It’s important to promote this feeling in users too. A big part of it will be “humanising” the interaction. For instance, chatbots can be programmed to seem more human – achieving the same thing as staff members’ initials on social media. They can be given names, personalities, and even emotions.

But this will just be the start. As artificial intelligence and chatbots become a part of daily life, the trust signals will need to be built, one digital brick at a time.

Authors: Kate Letheren, Postdoctoral Research Fellow, Queensland University of Technology; Paula Dootson, Research Fellow, PwC Chair in Digital Economy, Queensland University of Technolog

Is Bitcoin Money?

From Daily Reckoning

At various times in history, feathers have been money. Shells have been money. Dollars and euros are money. Gold and silver are certainly money. Bitcoin and other cryptocurrencies can also be money.

People say some forms of money, such as Bitcoin or U.S. dollars, are not backed by anything.

But that’s not true.

They are backed by one thing: confidence.

If you and I have confidence that something is money and we agree that it’s money, then it’s money. I can call something money, but if nobody else in the world wants it, then it’s not money. The same applies to gold, dollars and cryptocurrencies.

Governments have an edge here, because they make you pay taxes in their money. Put another way, governments essentially create an artificial use case for their own forms of paper money by threatening people with punishment if they do not pay taxes denominated in the government’s own fiat currency.

And the dollar has a monopoly as legal tender for the payment of U.S. taxes. According to John Maynard Keynes and many other economists, it is that ability of state power to coerce tax payments in a specified currency that gives a currency its intrinsic value. This theory of money boils down to saying we value dollars only because we must use them to pay our taxes — otherwise, we go to jail.

So-called cryptocurrencies such as Bitcoin have two main features in common. The first is that they are not issued or regulated by any central bank or single regulatory authority. They are created in accordance with certain computer algorithms and are issued and transferred through a distributed processing network using open source code.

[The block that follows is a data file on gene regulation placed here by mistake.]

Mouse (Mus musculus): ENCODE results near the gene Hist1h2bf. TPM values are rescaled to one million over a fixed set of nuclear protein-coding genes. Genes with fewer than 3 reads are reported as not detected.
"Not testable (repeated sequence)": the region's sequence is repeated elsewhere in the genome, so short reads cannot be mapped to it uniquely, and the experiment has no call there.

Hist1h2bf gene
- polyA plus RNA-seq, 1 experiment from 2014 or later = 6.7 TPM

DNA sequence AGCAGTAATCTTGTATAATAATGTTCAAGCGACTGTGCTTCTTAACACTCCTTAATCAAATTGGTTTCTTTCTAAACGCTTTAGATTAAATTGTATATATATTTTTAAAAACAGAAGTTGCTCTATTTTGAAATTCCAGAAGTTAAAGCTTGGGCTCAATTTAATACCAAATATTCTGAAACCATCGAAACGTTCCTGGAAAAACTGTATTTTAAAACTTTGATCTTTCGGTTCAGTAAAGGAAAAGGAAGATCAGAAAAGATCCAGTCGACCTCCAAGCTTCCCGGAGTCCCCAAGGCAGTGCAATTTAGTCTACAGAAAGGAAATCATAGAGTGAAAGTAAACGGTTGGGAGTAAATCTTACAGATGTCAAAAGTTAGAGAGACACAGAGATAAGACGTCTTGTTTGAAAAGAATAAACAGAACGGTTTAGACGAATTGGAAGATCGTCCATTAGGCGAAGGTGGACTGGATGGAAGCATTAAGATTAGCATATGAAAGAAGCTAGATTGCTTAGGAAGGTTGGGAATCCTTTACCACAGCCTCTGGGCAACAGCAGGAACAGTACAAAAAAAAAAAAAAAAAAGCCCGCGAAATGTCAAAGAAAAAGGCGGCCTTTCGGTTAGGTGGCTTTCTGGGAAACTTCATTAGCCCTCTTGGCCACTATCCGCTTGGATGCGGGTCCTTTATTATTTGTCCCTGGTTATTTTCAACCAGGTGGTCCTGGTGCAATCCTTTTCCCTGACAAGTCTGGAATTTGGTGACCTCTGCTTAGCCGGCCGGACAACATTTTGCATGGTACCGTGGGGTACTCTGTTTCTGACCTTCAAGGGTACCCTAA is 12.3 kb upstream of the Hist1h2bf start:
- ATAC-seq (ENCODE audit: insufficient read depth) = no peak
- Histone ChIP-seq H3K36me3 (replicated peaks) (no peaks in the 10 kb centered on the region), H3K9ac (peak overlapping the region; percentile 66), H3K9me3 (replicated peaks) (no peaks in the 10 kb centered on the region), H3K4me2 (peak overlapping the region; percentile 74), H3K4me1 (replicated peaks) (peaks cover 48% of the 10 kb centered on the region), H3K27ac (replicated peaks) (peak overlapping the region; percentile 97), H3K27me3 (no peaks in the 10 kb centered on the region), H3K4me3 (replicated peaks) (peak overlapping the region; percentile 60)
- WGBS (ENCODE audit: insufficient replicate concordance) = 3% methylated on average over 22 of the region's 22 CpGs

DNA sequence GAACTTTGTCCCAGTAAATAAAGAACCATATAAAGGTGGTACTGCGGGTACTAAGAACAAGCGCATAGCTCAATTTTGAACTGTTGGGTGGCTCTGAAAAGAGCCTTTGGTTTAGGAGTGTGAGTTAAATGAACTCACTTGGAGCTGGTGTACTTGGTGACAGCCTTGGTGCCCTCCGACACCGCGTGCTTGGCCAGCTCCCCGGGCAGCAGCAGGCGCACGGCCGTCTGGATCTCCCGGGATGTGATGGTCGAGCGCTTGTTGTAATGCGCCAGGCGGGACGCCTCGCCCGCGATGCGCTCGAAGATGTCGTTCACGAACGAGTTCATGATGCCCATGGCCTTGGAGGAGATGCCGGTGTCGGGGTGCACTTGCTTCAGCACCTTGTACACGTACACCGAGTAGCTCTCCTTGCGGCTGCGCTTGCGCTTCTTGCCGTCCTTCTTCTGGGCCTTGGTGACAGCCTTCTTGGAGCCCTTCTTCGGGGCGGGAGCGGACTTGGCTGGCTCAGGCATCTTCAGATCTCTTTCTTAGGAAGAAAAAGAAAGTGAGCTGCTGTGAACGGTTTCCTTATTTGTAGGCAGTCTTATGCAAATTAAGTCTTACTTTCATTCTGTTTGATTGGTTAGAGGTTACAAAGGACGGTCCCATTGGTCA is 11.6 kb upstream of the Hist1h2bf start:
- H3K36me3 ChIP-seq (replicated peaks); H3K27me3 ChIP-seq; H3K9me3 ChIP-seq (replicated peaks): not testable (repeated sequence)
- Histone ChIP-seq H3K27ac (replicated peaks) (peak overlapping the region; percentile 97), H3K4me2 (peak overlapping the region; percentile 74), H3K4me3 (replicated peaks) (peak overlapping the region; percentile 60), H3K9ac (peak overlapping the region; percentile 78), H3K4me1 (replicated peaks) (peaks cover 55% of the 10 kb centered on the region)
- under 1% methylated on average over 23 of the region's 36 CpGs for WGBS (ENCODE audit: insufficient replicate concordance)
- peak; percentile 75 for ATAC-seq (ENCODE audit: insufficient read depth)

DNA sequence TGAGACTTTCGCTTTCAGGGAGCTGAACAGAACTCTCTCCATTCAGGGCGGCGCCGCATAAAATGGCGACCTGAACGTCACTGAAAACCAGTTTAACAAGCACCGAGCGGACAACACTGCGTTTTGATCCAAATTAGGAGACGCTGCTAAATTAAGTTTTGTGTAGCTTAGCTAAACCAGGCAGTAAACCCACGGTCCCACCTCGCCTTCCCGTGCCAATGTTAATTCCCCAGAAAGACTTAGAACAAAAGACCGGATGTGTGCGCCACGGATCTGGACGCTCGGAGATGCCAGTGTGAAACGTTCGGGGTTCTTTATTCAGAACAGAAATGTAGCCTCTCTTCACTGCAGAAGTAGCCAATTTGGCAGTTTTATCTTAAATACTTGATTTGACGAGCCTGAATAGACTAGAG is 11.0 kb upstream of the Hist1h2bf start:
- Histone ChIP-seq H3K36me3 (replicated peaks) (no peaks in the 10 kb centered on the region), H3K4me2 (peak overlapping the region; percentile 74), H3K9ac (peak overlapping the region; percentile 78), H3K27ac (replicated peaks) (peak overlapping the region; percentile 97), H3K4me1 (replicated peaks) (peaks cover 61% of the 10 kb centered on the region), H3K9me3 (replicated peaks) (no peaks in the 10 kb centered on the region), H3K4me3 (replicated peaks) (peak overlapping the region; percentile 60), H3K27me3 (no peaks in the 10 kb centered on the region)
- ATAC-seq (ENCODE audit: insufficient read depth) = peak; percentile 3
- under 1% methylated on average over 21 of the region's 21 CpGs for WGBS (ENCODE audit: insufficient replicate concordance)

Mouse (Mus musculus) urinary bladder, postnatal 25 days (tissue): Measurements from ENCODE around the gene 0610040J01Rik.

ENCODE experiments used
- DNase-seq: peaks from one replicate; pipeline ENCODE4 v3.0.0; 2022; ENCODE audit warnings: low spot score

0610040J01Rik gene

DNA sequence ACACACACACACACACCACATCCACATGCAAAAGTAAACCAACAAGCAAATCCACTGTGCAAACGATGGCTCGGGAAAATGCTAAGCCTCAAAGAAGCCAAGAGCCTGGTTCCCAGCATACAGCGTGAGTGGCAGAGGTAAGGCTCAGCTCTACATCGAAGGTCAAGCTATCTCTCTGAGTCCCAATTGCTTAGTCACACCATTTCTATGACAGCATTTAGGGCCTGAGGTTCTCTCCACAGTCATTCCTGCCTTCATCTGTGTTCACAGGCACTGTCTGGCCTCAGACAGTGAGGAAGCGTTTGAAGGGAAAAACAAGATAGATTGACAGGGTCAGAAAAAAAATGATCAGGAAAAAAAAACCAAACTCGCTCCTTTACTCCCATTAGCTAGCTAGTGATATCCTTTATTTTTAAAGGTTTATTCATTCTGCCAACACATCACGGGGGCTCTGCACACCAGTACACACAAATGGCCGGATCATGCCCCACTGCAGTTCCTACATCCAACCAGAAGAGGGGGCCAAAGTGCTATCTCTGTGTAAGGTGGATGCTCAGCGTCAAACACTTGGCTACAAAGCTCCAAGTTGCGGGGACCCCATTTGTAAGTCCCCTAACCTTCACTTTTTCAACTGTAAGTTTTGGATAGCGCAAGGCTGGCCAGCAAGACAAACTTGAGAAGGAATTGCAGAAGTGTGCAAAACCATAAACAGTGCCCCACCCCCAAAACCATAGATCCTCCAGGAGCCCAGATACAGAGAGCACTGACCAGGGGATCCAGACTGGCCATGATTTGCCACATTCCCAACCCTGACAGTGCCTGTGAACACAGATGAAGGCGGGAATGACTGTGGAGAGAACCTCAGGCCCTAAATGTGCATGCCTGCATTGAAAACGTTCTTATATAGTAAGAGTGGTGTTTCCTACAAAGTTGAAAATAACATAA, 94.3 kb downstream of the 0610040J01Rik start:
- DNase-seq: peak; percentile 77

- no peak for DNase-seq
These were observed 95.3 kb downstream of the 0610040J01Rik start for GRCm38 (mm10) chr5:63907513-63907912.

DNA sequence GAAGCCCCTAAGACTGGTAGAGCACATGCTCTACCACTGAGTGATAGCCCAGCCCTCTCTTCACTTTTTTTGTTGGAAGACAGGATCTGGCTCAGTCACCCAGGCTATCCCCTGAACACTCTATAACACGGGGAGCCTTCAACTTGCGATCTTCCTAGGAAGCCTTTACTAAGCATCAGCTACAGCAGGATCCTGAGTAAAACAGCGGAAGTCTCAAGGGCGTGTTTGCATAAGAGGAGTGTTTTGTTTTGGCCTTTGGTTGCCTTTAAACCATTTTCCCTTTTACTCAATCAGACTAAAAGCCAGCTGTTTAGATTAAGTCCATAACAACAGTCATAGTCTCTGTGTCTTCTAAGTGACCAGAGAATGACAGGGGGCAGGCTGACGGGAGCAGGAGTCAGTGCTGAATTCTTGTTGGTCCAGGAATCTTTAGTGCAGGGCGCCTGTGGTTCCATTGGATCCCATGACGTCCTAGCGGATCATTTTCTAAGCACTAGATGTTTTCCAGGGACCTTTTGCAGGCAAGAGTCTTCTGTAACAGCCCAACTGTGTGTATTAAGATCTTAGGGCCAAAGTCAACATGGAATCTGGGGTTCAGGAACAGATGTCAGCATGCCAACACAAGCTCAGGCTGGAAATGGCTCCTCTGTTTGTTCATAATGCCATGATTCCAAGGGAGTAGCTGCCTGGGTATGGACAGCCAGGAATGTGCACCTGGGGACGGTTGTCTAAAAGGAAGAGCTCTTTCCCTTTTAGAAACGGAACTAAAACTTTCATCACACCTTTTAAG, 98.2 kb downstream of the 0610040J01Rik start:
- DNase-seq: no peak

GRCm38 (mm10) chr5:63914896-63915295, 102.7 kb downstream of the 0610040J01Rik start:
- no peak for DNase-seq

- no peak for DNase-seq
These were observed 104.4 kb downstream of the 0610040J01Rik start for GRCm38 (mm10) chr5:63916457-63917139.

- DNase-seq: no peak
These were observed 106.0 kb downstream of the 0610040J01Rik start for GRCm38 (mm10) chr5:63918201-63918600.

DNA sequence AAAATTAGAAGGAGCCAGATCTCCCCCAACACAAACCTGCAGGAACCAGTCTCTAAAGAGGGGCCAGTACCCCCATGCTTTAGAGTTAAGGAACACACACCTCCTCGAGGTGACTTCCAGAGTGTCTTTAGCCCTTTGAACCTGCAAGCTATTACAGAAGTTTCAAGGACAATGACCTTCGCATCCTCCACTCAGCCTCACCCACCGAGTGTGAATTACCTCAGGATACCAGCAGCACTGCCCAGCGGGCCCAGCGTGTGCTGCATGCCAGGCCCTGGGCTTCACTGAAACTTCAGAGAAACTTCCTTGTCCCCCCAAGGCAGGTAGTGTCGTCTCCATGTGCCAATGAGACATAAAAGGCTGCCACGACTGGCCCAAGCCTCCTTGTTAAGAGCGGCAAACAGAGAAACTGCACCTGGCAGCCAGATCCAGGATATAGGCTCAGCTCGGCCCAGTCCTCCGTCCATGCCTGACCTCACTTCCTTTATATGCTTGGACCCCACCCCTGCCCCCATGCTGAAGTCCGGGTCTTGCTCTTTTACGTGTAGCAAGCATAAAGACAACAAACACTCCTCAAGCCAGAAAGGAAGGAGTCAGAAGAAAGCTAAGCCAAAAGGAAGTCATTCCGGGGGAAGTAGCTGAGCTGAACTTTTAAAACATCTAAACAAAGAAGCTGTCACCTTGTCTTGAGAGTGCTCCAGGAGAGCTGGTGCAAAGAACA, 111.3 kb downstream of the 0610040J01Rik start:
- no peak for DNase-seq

Any particular computer server hosting a cryptocurrency ledger or register could be destroyed, but the existence of the currency would continue to reside on other servers all over the world and could quickly be replicated. It is impossible to destroy a cryptocurrency by attacking any single node or group of nodes.

The second feature in common is encryption, which gives rise to the “crypto” part of the name. It is possible to observe transactions taking place in the so-called block chain, which is a master register of all currency units and transactions.

But the identity of the transacting parties is hidden behind what is believed to be an unbreakable code. Only the transacting parties have the keys needed to decode the information in the block chain in such a way as to obtain use and possession of the currency.

Murdered Soviet Economist Exposes Next Crash

This does not mean that cryptocurrencies are fail-safe. But on the whole, the system works reasonably well and is growing rapidly for both legitimate and illegitimate transactions.

It’s worth pointing out that the U.S. dollar is also a digital cryptocurrency for all intents and purposes. It’s just that dollars are issued by a central bank, the Federal Reserve, while Bitcoin is issued privately. While we may keep a few paper dollars in our wallets from time to time, the vast majority of dollar-denominated transactions, whether in currency or securities form, are conducted digitally.